Evelyn Ganzglass, a member of Bethesda Jewish Congregation, has been working with an interfaith group for the past six years to help a refugee family establish itself in Washington. Her congregation has a partnership with Bradley Hills Presbyterian Church and Idara-e-Jaferia Mosque, and they have provided economic, educational and medical support to the family.
What is the refugee project and when did you start?
Bethesda Jewish Congregation has been a spiritual partner sharing sacred space with Bradley Hills Presbyterian Church for more than 50 years so we have a long history of working together on social action initiatives. We’ve also been associated with the Idara-e-Jaferia mosque for about 10 years and it was just natural for us to collaborate with them on the refugee project.
We decided that we really wanted to work with refugees because there was a growing awareness of the refugee crisis and that motivated us to take action. We worked with Lutheran Social Services, which has a well-established partnership program with religious institutions. As part of LSS’s program, congregations commit to providing different levels of support and then they refer a family to you. We were assigned a refugee family from Afghanistan that was able to enter the country on a Special Immigrant Visa.
For the first year, we committed to subsidizing the family’s rent on a declining basis. So we started with 100 percent and gradually went down to zero. We helped them find and set up an apartment. We helped them with tutoring, finding a job, getting job training and all kinds of other things. After supporting the initial family, we agreed to work with other members of the family who arrived later, also as refugees. We were more experienced by that time.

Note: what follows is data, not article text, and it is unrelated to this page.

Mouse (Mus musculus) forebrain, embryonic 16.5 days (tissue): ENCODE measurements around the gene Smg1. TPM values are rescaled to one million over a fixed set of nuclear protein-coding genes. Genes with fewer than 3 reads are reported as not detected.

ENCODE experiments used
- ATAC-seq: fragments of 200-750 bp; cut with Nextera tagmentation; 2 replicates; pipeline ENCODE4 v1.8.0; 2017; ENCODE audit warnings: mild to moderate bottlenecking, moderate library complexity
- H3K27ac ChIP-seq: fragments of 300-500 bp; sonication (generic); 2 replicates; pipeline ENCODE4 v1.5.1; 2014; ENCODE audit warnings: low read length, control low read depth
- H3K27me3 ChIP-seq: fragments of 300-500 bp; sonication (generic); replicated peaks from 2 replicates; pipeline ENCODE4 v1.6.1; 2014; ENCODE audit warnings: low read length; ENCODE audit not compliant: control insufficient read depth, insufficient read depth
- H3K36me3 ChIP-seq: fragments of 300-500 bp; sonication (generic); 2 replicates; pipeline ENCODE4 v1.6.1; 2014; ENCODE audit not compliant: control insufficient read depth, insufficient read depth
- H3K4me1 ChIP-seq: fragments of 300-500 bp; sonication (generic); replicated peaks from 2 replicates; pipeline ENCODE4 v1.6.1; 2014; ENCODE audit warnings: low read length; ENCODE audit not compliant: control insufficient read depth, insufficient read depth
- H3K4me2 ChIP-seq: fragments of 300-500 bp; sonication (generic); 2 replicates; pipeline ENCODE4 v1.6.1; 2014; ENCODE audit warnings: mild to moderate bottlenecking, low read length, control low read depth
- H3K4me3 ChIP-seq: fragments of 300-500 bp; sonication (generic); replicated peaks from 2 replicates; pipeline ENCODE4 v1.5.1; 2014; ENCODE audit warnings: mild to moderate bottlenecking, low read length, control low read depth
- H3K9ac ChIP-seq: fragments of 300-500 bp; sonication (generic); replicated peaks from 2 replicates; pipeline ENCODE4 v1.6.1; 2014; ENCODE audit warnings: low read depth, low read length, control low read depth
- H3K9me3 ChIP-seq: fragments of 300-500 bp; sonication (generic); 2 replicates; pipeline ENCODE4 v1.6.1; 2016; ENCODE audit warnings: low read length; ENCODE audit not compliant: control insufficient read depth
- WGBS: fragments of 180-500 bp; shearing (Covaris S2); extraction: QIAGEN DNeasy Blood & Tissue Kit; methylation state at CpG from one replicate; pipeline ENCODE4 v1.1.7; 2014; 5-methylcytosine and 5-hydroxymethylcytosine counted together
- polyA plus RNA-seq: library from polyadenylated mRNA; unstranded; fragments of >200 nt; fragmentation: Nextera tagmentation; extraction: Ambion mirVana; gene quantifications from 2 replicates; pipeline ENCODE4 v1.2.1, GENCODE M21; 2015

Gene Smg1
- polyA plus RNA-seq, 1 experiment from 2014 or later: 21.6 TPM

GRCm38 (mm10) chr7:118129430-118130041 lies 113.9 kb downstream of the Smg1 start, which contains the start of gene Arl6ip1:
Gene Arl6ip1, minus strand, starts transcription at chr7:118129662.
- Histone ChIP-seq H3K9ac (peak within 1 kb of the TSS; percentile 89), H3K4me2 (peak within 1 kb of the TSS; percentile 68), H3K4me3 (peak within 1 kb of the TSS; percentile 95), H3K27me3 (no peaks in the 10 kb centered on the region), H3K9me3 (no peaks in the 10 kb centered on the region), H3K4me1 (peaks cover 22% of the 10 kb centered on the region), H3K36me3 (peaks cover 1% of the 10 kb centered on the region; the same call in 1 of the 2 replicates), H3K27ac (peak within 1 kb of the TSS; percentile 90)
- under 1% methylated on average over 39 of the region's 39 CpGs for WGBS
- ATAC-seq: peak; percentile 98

What else did you do to support the refugee family?
Lots of people from the church, the mosque and the synagogue contributed money that enabled us to provide this support. There were people from the three congregations who helped set up the apartment and provide other support. Now we’re down to probably eight or 10 people who are sustaining the effort.
There was a much bigger push at the beginning. Lots of people donated furniture and people in all three congregations have provided professional services, for example, free dental care and medical care, and have helped in different ways. But at this point we’re mostly mentors. They’re on their own, working and going to school, but we’re still in touch and get phone calls and talk to them. There’s still some tutoring that goes on and we just had a picnic with them. So it’s just friendship at this point.
What is the goal of this project?
It’s really hard being working poor in the United States. It’s really complicated just to make ends meet, to figure out what jobs to get and where to go. Luckily, we have experts in all of these congregations who really know Medicaid, who know food stamps, who are lawyers, who are doctors and who have networks. So we’re just using our various networks and expertise to help this family figure out how to make it, move in and move along. That’s really what this is all about.
How does this work connect to your Jewish identity?
My parents were Jewish refugees who fled to the United States from Austria during World War II. For me this is about welcoming strangers and finding our common humanity different faith traditions.
Is there anything else you’d like to share?
Well, it started out as trying to help people assimilate and form personal relationships, but this has evolved in long-term friendships. Before the pandemic, they came to our house for Thanksgiving. Other families have invited them to different things; they invite us. So it’s just an extended family.